Lautreamont

Review: Lautreamont – Silence of the Deceased

Russian trio Lautreamont were brought to life to assault the senses, striking the listener continuously with discordant walls of pandemonium and persecution. “Evil” causes this immediate impact with extremely huge basslines and hypnotizing strident guitars before breaking. The instruments almost decline, slipping away delicately into descent before launching an avalanche of dissonant guitars and a frenzied attack of blast beats, signalling a chaotic finish. If there was ever an assertion of what Lautreamont are about this first track is surely that.

Silence of the Deceased

“Father” may be a more brutal and destructive track. Moments shatter into an uneasy state whilst others fall into a decay where its nothingness consumes your very being. Lautreamont have showcased an adept mastery of the sickening malady that this genre elicits, packing on layer upon layer of abhorrence, neurosis, and absolute cruelty as is further explored in tracks such as the title song. The unendurable pressure of its soundscapes is at times unfathomable. A song-by-song dissection is of no use, as each song displayed here pursues the same code of sweeping disarray, assembled to be music that demands to be swallowed as a whole.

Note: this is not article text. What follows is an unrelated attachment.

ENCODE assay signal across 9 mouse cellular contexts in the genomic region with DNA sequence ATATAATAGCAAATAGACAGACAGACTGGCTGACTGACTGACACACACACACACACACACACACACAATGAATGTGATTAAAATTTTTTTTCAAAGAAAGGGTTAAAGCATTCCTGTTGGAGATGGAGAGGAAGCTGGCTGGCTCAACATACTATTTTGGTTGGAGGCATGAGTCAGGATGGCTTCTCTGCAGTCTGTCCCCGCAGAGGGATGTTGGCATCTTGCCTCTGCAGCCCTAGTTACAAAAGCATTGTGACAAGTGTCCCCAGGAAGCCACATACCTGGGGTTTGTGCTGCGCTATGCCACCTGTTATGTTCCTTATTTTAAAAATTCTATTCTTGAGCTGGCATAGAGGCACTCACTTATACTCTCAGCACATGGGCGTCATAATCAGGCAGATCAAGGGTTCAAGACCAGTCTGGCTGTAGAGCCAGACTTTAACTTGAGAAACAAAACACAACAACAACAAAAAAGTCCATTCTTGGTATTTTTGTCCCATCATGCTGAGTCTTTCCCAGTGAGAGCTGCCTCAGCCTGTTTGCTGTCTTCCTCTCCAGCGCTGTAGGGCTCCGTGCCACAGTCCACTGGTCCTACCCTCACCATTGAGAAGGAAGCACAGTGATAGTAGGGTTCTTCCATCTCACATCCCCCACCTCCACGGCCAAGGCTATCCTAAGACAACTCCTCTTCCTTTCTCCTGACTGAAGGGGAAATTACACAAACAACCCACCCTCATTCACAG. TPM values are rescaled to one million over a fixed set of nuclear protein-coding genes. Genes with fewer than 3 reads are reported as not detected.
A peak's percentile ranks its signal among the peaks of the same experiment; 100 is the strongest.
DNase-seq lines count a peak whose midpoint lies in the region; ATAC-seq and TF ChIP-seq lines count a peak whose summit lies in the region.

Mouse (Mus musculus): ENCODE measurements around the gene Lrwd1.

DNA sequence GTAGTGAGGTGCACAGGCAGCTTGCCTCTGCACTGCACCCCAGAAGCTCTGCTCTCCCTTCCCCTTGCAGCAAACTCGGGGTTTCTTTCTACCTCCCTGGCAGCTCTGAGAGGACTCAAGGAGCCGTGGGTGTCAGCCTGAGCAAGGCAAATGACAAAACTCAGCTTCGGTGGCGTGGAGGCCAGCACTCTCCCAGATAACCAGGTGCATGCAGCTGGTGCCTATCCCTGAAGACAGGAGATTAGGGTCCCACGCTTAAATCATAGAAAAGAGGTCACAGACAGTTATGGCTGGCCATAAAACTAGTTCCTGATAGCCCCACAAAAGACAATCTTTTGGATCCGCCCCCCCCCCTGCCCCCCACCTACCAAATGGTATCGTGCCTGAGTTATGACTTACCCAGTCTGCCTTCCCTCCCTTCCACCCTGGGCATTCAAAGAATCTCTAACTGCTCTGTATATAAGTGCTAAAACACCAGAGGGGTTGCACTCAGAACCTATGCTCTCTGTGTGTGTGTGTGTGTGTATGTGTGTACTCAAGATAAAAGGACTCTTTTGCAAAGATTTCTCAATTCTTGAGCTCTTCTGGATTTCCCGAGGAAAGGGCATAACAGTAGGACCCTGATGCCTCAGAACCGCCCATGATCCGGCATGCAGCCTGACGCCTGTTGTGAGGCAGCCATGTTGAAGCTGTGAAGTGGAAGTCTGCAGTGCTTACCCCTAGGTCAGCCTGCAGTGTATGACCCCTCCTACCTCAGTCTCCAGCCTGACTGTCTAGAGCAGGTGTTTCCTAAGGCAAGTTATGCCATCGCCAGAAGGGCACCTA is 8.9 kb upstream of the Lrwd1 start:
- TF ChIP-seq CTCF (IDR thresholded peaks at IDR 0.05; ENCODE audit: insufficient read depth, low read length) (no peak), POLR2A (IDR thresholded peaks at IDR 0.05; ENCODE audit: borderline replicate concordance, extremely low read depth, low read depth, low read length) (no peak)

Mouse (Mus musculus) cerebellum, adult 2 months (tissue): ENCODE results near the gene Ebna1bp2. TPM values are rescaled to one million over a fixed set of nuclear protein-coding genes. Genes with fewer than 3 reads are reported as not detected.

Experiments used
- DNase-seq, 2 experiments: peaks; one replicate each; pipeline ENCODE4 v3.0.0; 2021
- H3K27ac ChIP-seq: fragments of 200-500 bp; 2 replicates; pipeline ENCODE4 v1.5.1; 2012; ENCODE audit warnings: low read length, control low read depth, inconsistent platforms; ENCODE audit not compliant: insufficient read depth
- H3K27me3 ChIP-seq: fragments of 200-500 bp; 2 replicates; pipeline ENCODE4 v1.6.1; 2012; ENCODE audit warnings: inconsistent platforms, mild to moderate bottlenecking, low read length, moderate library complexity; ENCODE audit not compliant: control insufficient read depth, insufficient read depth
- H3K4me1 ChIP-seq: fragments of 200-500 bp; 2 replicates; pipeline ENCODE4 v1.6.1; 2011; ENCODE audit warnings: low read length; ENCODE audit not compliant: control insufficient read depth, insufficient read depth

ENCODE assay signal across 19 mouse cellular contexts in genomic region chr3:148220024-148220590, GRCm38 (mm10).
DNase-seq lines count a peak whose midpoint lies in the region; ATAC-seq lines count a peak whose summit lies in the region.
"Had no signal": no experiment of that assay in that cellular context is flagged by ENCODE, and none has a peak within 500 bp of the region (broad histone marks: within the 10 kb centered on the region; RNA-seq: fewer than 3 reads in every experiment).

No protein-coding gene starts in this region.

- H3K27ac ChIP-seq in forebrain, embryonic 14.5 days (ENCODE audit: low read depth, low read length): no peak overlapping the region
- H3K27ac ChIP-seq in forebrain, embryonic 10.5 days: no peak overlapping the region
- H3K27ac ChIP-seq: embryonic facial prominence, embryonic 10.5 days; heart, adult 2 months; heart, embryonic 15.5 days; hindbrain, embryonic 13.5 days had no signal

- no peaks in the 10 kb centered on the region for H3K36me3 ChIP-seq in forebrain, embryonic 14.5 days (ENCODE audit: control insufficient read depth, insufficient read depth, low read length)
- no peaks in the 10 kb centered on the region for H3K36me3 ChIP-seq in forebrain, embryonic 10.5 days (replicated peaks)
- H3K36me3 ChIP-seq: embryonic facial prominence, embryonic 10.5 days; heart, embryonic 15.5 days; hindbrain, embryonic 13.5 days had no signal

Whilst not the most severe in spatial terms the drumming by Vladimir Fomenko on “Silence of the Deceased” is near perfect. Lautreamont play smartly, often settling on for ear-shattering cannonade of noise rather than counting on the blast beat to strike desolation.

The sound of “Silence of the Deceased” simply destroys; the mix is completed with as much intricacy as can be absorbed. Lautreamont can take you into contemplation and then let you down in your own decay in just a few seconds. This is intelligent metal.

“Silence of the Deceased” is out on May 7th; pre-order it here.